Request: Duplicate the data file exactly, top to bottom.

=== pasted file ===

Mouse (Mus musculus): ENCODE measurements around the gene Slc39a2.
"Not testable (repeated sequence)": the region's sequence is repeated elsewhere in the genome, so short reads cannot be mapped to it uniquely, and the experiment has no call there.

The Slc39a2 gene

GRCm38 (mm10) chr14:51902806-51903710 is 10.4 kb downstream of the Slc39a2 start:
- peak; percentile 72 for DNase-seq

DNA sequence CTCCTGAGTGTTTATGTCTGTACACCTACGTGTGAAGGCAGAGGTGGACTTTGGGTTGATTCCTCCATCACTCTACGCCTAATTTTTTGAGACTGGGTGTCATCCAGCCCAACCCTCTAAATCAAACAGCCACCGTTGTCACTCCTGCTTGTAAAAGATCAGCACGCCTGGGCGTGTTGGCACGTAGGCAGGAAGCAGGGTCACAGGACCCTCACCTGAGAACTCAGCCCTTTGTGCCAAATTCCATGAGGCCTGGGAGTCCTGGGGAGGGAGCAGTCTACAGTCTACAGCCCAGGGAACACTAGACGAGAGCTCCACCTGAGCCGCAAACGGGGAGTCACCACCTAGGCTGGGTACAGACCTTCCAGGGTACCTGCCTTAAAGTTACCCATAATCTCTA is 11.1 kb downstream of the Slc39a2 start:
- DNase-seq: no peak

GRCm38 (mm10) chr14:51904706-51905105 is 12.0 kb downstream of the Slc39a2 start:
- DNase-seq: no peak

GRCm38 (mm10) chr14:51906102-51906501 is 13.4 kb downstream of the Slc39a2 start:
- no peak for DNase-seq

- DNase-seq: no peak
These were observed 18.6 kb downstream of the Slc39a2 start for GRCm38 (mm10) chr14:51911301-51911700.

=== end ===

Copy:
Mouse (Mus musculus): ENCODE measurements around the gene Slc39a2.
"Not testable (repeated sequence)": the region's sequence is repeated elsewhere in the genome, so short reads cannot be mapped to it uniquely, and the experiment has no call there.

The Slc39a2 gene

GRCm38 (mm10) chr14:51902806-51903710 is 10.4 kb downstream of the Slc39a2 start:
- peak; percentile 72 for DNase-seq

DNA sequence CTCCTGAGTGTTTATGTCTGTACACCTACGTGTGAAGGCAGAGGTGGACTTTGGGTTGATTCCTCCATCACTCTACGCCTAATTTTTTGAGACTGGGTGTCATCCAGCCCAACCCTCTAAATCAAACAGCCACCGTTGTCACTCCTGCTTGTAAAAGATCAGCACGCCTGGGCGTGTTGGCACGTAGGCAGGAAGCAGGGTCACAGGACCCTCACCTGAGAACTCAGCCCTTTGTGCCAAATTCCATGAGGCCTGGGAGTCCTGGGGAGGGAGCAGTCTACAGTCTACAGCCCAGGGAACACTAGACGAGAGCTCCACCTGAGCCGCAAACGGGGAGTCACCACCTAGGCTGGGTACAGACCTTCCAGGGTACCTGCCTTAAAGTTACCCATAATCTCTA is 11.1 kb downstream of the Slc39a2 start:
- DNase-seq: no peak

GRCm38 (mm10) chr14:51904706-51905105 is 12.0 kb downstream of the Slc39a2 start:
- DNase-seq: no peak

GRCm38 (mm10) chr14:51906102-51906501 is 13.4 kb downstream of the Slc39a2 start:
- no peak for DNase-seq

- DNase-seq: no peak
These were observed 18.6 kb downstream of the Slc39a2 start for GRCm38 (mm10) chr14:51911301-51911700.